Magazine is printed with HIV-positive blood to fight against stigma
To print their special #HIVHeroes issue Austrian publication Vangardist used ink mixed with the blood of three HIV-positive people.
Julian Wiehl, CEO and editor of Vangardist, has had to put people's minds at ease, stressing that the combination of ink mixed with HIV-positive blood is not dangerous at all. Despite the fact that the HIV virus does not survive for more than 30 minutes outside the human body, the magazine took the extra measure of getting the blood sterilised at a hospital before it was used for the printing process.
The fact that some people may believe that the magazine exposes them to the virus is all the indication Wiehl needs that this was a step that had to be taken.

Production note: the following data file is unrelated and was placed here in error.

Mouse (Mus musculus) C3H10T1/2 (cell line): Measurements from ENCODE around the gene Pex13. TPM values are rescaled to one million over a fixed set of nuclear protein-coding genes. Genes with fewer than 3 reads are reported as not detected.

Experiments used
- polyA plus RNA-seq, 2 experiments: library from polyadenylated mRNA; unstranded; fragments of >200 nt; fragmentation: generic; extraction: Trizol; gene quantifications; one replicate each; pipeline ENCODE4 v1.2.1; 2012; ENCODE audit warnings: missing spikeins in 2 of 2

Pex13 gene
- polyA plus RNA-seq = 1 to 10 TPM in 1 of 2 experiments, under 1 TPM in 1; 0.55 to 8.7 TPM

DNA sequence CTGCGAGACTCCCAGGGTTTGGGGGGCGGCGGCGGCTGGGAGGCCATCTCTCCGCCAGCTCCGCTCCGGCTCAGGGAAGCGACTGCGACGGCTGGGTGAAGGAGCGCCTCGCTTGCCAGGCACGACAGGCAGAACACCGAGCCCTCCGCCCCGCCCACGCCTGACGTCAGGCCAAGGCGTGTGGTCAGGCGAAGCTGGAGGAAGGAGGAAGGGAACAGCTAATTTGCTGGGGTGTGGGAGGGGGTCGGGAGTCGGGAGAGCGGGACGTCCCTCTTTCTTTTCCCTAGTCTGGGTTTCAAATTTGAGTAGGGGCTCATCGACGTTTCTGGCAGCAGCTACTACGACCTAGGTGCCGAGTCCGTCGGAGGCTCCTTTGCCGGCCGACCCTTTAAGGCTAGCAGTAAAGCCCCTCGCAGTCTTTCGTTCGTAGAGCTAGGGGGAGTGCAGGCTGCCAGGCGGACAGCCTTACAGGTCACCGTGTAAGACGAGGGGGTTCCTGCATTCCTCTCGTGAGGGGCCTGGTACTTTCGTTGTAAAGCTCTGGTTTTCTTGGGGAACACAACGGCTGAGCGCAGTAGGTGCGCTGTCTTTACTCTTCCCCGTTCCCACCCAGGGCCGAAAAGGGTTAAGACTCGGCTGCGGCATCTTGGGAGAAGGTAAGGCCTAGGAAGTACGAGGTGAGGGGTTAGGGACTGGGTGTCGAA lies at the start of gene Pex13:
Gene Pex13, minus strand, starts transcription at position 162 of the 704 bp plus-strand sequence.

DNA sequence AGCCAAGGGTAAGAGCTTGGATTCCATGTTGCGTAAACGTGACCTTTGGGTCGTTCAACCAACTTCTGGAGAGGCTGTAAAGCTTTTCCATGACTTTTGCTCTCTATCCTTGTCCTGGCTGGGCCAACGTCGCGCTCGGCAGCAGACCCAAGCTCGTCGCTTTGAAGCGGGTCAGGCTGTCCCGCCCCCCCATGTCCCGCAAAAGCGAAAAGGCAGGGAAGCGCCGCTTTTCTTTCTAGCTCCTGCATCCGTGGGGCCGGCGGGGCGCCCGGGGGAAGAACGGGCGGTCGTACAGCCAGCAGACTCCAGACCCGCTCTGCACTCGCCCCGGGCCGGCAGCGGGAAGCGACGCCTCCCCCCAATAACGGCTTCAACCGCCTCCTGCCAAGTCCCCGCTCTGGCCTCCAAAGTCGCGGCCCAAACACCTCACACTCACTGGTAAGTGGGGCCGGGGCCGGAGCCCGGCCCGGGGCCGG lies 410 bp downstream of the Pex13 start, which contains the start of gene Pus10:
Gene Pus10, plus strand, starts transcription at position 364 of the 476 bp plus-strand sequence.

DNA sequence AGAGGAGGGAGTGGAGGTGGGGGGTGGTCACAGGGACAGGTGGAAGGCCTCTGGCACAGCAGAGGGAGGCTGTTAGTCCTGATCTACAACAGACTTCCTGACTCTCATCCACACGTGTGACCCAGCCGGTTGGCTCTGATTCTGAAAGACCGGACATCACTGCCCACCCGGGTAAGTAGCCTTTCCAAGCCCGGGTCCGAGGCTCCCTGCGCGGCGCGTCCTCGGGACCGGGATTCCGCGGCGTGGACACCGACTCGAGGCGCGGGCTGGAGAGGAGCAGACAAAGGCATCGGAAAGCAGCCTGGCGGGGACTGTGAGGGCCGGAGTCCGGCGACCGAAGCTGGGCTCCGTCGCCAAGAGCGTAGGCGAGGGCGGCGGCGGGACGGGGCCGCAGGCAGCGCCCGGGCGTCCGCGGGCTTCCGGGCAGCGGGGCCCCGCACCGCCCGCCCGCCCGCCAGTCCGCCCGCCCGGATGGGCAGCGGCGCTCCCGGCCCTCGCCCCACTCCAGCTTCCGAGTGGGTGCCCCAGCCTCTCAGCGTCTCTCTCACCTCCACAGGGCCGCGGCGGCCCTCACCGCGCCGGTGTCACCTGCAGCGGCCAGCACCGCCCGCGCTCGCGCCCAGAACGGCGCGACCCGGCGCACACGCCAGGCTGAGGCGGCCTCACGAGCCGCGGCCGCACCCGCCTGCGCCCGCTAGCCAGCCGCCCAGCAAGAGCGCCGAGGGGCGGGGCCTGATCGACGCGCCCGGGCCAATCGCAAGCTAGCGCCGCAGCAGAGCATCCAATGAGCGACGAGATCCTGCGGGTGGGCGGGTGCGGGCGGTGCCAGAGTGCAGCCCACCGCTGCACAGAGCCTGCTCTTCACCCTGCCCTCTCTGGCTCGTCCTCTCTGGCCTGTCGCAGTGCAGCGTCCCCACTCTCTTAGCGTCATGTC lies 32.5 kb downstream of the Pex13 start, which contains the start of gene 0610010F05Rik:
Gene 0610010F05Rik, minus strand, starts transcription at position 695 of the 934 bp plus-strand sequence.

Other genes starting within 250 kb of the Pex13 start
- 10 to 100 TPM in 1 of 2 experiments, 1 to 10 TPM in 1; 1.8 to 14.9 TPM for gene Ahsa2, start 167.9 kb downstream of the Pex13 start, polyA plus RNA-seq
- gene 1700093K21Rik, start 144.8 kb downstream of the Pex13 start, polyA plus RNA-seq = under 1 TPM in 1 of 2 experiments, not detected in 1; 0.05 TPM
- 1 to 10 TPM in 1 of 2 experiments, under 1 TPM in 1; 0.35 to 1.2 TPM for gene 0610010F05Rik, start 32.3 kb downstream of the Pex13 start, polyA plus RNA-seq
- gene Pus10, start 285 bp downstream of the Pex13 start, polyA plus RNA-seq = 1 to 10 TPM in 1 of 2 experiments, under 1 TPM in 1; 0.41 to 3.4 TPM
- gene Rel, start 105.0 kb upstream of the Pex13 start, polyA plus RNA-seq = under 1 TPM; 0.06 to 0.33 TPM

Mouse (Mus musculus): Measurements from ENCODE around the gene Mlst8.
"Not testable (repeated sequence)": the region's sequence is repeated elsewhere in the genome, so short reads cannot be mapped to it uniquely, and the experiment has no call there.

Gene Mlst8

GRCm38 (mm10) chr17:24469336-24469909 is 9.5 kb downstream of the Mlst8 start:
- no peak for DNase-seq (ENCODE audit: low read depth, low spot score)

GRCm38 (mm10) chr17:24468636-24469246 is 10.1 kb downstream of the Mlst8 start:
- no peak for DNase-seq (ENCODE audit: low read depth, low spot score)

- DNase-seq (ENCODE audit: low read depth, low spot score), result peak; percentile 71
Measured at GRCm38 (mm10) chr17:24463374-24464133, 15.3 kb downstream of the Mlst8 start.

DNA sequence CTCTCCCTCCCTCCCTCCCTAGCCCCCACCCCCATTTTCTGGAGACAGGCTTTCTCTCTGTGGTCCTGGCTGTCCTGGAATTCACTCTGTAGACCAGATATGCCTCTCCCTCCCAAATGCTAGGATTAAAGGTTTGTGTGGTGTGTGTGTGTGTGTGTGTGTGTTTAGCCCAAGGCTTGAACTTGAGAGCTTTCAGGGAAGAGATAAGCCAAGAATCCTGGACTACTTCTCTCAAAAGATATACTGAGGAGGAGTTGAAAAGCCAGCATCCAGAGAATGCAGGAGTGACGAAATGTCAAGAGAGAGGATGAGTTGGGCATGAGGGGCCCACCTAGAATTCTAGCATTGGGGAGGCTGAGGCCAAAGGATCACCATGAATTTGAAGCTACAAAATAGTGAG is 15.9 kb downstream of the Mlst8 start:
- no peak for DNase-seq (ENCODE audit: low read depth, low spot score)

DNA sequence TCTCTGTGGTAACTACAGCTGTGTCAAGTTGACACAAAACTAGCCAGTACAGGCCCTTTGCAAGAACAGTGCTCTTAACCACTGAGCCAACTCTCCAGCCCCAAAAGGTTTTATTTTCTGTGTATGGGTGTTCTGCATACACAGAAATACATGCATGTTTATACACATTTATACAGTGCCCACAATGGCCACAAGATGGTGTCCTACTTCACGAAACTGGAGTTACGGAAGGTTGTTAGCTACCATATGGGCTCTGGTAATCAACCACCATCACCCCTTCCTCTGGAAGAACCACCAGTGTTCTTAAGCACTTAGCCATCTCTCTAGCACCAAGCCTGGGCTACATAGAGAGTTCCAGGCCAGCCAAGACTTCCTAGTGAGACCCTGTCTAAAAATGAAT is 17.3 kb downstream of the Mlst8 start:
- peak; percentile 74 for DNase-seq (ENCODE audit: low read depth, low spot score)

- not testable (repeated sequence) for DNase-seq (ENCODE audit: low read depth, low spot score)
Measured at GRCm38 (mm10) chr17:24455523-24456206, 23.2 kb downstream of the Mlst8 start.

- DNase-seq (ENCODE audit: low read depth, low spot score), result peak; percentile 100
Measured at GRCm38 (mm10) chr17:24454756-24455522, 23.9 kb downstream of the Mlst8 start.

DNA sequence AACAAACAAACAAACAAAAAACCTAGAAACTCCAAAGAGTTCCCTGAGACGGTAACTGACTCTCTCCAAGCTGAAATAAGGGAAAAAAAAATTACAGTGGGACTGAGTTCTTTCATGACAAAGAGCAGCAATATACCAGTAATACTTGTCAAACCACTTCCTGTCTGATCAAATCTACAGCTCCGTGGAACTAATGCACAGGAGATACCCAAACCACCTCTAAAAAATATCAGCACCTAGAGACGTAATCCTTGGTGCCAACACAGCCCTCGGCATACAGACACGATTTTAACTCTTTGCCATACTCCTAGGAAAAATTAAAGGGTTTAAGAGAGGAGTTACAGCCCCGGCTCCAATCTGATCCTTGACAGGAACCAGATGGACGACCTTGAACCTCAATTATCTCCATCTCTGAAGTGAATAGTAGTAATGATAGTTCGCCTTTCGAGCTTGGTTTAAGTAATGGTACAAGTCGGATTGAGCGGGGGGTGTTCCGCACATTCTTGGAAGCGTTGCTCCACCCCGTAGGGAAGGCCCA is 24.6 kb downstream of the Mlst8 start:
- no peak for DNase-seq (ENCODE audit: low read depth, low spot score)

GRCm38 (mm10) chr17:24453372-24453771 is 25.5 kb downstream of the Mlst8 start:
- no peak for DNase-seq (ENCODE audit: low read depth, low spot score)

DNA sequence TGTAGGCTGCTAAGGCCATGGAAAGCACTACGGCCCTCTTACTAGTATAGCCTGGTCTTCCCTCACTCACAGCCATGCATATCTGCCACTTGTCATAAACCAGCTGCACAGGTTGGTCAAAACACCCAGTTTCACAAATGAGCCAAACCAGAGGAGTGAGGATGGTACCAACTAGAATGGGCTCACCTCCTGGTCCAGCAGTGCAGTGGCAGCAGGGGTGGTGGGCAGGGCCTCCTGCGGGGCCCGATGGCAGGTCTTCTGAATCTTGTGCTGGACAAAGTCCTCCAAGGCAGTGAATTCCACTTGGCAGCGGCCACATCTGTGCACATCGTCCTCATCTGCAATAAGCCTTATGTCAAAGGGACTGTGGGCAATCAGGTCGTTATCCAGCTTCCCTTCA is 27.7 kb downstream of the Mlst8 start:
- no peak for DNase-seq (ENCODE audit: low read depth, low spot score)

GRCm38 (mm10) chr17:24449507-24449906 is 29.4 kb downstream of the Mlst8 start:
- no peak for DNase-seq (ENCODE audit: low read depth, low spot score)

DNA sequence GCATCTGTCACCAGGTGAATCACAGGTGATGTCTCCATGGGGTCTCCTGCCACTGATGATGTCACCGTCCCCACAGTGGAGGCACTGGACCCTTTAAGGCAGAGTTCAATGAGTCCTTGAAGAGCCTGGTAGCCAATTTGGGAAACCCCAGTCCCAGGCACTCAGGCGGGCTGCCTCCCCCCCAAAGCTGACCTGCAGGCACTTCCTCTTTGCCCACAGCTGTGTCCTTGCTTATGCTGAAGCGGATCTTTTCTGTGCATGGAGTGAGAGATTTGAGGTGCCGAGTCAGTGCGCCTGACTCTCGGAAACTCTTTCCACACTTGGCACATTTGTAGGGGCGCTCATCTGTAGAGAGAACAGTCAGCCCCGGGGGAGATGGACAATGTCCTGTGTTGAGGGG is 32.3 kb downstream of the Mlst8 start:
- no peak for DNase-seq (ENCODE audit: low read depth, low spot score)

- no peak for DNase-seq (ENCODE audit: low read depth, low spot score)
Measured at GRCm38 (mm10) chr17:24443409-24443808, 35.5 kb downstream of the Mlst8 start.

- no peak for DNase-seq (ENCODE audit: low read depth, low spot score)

"The point is that we want to make a statement against the stigma surrounding HIV and irrational fears against people carrying the virus," he told the BBC.
"Would you hold this magazine in your hands? Confront yourself with the virus and your fears?" Wiehl asked. "When you next meet someone who has HIV, your reaction will be different — you can hold this person and hug this person."
The progressive men's magazine is hoping that the May #HIVHeroes edition will challenge the taboos that still surround HIV and help to end the stigma for those living with the virus.
It's the right time to do this as media attention is already on Vienna this month. The 2015 Life Ball, one of the biggest HIV/AIDS charity events in the world, will be held in Vienna City Hall on May 16 and the Eurovision Song Contest takes place in the city's Wiener Stadthalle on May 23.
To purchase a copy of the magazine visit www.vangardist.com.